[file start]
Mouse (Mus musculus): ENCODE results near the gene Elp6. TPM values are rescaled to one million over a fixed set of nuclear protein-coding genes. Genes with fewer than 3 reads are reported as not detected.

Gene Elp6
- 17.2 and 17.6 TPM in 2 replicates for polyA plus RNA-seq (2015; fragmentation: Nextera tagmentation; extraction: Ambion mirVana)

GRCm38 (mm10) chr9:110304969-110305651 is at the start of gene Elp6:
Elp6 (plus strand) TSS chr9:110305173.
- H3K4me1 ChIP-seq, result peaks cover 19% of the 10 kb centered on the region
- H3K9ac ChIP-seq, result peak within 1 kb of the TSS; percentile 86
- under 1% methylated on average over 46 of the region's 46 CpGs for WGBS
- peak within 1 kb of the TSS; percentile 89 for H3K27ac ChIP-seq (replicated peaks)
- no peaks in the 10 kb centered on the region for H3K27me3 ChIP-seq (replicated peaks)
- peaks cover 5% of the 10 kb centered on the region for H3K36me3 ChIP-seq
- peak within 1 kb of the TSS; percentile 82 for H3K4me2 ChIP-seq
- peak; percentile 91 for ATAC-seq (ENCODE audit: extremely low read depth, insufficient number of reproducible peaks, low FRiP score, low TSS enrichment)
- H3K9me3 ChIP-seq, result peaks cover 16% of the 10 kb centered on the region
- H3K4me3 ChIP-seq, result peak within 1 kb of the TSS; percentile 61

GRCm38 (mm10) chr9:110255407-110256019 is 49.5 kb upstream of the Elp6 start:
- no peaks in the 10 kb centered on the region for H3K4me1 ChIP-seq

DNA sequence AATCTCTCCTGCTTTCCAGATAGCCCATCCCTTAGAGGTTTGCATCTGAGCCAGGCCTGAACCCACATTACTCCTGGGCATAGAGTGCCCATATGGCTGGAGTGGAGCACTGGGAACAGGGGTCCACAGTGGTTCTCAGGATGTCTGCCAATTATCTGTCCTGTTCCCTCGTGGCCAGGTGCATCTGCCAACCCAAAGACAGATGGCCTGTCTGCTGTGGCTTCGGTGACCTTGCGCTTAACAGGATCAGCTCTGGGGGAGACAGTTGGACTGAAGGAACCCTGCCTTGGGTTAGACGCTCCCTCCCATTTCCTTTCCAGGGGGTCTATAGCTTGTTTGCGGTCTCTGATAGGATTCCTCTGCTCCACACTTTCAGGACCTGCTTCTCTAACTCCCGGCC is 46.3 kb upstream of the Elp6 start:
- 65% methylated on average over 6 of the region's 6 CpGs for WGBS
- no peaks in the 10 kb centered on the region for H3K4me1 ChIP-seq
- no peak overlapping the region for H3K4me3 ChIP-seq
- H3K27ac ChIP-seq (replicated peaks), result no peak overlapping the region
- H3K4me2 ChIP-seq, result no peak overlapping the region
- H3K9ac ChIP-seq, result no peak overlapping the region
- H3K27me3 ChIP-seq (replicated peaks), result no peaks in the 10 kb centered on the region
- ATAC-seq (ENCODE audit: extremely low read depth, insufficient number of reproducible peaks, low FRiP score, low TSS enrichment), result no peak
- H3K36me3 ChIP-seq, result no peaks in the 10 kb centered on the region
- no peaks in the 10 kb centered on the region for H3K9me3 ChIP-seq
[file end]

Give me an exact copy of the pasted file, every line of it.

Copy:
Mouse (Mus musculus): ENCODE results near the gene Elp6. TPM values are rescaled to one million over a fixed set of nuclear protein-coding genes. Genes with fewer than 3 reads are reported as not detected.

Gene Elp6
- 17.2 and 17.6 TPM in 2 replicates for polyA plus RNA-seq (2015; fragmentation: Nextera tagmentation; extraction: Ambion mirVana)

GRCm38 (mm10) chr9:110304969-110305651 is at the start of gene Elp6:
Elp6 (plus strand) TSS chr9:110305173.
- H3K4me1 ChIP-seq, result peaks cover 19% of the 10 kb centered on the region
- H3K9ac ChIP-seq, result peak within 1 kb of the TSS; percentile 86
- under 1% methylated on average over 46 of the region's 46 CpGs for WGBS
- peak within 1 kb of the TSS; percentile 89 for H3K27ac ChIP-seq (replicated peaks)
- no peaks in the 10 kb centered on the region for H3K27me3 ChIP-seq (replicated peaks)
- peaks cover 5% of the 10 kb centered on the region for H3K36me3 ChIP-seq
- peak within 1 kb of the TSS; percentile 82 for H3K4me2 ChIP-seq
- peak; percentile 91 for ATAC-seq (ENCODE audit: extremely low read depth, insufficient number of reproducible peaks, low FRiP score, low TSS enrichment)
- H3K9me3 ChIP-seq, result peaks cover 16% of the 10 kb centered on the region
- H3K4me3 ChIP-seq, result peak within 1 kb of the TSS; percentile 61

GRCm38 (mm10) chr9:110255407-110256019 is 49.5 kb upstream of the Elp6 start:
- no peaks in the 10 kb centered on the region for H3K4me1 ChIP-seq

DNA sequence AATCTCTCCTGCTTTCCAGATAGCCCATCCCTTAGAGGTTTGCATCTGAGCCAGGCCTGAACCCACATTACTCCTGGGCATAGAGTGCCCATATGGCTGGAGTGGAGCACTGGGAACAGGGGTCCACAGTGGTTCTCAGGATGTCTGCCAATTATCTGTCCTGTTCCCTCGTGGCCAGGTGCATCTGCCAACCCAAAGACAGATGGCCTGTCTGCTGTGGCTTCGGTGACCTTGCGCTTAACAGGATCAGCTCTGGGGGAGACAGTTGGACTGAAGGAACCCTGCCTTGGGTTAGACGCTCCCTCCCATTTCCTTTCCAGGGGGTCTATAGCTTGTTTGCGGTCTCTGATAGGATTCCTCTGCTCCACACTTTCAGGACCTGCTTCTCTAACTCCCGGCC is 46.3 kb upstream of the Elp6 start:
- 65% methylated on average over 6 of the region's 6 CpGs for WGBS
- no peaks in the 10 kb centered on the region for H3K4me1 ChIP-seq
- no peak overlapping the region for H3K4me3 ChIP-seq
- H3K27ac ChIP-seq (replicated peaks), result no peak overlapping the region
- H3K4me2 ChIP-seq, result no peak overlapping the region
- H3K9ac ChIP-seq, result no peak overlapping the region
- H3K27me3 ChIP-seq (replicated peaks), result no peaks in the 10 kb centered on the region
- ATAC-seq (ENCODE audit: extremely low read depth, insufficient number of reproducible peaks, low FRiP score, low TSS enrichment), result no peak
- H3K36me3 ChIP-seq, result no peaks in the 10 kb centered on the region
- no peaks in the 10 kb centered on the region for H3K9me3 ChIP-seq